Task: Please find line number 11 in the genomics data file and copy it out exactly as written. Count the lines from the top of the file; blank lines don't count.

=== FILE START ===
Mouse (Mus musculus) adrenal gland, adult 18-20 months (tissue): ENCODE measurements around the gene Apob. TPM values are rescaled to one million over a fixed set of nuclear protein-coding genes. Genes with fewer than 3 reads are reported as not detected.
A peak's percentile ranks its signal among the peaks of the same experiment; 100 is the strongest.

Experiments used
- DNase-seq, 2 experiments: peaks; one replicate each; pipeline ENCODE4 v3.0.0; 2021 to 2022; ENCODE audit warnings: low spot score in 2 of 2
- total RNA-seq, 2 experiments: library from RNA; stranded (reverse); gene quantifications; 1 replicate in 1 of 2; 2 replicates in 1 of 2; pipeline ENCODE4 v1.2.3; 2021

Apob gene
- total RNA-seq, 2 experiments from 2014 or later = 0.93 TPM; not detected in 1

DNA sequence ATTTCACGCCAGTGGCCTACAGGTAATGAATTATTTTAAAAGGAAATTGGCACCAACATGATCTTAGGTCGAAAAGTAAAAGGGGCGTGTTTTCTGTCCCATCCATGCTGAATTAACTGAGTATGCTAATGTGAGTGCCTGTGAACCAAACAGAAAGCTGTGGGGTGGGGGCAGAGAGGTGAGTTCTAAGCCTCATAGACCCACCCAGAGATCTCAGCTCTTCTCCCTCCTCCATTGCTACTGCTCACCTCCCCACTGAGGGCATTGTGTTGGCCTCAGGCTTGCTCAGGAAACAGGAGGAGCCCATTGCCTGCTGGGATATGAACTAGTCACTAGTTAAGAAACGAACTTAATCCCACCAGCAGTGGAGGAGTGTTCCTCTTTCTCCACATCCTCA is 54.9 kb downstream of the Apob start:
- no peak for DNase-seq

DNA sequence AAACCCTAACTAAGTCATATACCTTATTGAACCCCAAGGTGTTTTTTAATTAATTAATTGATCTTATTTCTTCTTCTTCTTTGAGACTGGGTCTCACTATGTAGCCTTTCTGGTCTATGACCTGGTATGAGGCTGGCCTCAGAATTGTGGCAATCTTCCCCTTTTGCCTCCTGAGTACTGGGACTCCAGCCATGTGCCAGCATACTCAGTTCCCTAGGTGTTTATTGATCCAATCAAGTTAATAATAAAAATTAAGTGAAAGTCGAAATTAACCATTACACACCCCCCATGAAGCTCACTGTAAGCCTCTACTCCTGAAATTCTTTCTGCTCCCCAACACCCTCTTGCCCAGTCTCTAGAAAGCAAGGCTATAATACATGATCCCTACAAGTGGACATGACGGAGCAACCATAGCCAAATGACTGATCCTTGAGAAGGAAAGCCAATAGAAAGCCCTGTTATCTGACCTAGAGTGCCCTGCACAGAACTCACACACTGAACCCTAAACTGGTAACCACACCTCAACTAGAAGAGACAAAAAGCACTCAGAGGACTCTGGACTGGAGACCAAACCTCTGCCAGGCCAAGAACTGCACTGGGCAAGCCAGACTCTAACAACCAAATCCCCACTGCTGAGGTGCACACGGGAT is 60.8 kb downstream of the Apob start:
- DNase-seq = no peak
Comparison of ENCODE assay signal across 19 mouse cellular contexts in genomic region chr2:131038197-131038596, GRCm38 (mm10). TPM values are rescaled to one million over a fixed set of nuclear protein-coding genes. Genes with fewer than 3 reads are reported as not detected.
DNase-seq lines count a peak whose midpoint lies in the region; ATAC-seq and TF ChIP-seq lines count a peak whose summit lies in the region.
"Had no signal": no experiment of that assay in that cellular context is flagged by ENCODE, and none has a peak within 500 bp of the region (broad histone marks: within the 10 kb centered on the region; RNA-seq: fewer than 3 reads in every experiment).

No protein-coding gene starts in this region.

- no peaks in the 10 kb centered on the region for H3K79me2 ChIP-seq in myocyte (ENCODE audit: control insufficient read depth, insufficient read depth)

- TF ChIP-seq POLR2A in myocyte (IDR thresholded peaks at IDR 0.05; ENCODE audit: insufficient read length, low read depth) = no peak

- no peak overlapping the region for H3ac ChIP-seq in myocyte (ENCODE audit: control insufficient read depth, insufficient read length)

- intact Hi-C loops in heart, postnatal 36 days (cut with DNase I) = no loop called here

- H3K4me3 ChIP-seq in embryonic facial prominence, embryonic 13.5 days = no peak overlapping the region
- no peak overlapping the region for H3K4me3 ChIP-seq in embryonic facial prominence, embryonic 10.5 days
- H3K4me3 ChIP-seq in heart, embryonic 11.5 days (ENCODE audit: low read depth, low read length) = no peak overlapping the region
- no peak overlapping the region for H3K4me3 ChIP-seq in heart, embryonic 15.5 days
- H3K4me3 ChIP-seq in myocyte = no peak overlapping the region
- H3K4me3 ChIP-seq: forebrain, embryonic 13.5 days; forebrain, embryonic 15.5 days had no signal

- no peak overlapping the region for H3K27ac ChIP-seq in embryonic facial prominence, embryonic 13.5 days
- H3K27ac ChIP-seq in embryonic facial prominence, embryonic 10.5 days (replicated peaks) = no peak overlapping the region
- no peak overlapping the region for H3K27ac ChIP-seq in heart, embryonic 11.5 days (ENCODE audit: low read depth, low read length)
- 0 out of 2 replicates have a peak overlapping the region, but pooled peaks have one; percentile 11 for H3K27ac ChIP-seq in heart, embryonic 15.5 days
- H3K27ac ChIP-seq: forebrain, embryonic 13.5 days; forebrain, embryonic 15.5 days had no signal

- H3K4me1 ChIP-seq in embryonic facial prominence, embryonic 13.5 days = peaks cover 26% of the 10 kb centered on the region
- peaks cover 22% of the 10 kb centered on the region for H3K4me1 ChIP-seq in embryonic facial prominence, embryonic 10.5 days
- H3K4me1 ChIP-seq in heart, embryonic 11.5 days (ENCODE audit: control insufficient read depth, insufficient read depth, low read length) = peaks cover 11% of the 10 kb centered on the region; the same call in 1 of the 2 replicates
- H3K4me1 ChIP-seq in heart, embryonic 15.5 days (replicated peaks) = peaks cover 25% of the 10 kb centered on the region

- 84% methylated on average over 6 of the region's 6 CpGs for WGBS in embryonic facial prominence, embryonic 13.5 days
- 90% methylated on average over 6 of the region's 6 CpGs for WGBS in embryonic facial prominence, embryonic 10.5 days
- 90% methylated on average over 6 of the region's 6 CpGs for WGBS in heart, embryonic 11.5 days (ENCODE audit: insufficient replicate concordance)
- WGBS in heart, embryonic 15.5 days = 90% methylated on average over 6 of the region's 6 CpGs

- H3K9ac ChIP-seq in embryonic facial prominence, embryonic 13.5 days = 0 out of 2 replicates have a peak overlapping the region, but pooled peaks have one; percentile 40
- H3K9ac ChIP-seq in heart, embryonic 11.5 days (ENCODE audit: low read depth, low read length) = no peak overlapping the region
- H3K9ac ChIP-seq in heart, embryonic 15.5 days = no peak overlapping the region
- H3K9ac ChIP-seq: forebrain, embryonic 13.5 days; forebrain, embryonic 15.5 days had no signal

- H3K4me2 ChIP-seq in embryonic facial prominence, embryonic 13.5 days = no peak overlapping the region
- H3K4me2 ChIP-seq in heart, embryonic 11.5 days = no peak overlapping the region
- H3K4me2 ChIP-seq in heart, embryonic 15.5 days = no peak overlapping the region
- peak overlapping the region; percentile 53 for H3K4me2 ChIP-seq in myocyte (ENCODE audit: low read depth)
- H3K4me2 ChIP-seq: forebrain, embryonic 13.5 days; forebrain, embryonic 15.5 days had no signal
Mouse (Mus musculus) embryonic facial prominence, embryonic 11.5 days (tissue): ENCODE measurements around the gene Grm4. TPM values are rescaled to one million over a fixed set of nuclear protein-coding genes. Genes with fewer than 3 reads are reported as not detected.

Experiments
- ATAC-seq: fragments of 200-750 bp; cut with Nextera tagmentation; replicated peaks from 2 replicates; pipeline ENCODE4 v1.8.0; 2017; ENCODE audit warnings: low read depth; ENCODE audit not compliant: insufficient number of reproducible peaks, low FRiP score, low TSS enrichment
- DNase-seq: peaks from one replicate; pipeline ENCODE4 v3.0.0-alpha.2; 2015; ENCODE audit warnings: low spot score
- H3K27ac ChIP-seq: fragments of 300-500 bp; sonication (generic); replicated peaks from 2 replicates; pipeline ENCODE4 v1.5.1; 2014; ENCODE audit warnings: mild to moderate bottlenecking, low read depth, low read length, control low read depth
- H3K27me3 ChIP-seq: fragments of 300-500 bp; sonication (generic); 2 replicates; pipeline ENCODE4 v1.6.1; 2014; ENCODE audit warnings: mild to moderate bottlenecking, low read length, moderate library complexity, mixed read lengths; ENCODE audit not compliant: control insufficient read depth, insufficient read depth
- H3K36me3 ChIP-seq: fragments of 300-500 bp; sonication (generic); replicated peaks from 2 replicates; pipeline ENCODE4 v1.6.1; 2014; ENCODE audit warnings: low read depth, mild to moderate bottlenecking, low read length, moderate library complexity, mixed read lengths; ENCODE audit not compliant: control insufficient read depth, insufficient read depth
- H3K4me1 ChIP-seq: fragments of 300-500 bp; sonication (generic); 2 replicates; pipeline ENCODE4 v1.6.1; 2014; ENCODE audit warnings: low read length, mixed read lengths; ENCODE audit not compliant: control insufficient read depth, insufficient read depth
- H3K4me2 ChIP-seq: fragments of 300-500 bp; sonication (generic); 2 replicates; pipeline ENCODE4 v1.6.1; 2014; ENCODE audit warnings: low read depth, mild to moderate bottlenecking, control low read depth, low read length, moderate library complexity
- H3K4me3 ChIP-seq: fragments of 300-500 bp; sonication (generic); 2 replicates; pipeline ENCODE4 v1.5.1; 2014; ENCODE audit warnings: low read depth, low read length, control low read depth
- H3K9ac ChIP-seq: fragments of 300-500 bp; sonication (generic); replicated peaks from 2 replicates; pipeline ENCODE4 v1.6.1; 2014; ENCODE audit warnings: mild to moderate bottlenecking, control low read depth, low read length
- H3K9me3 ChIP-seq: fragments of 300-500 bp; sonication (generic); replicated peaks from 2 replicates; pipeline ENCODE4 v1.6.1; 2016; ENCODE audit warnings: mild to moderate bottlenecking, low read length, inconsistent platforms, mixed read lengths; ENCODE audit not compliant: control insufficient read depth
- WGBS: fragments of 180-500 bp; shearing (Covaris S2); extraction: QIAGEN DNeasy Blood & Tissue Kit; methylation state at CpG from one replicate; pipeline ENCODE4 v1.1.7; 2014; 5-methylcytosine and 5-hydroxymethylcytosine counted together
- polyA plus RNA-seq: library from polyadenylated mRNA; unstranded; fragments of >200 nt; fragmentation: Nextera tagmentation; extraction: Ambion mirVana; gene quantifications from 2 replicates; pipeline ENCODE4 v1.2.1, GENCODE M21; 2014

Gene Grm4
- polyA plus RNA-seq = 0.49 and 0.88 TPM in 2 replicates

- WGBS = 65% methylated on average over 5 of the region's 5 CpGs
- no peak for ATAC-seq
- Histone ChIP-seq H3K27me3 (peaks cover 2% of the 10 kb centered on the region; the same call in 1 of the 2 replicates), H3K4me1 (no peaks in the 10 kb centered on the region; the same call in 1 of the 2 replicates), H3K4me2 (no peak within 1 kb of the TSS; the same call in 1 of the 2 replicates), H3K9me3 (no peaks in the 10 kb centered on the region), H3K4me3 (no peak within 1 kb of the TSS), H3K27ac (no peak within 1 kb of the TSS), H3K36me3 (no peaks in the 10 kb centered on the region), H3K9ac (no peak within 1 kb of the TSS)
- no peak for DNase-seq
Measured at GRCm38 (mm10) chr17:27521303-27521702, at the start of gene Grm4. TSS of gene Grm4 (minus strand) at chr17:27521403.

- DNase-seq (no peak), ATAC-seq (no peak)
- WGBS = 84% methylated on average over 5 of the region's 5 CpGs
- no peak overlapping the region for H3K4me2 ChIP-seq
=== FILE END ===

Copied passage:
- DNase-seq = no peak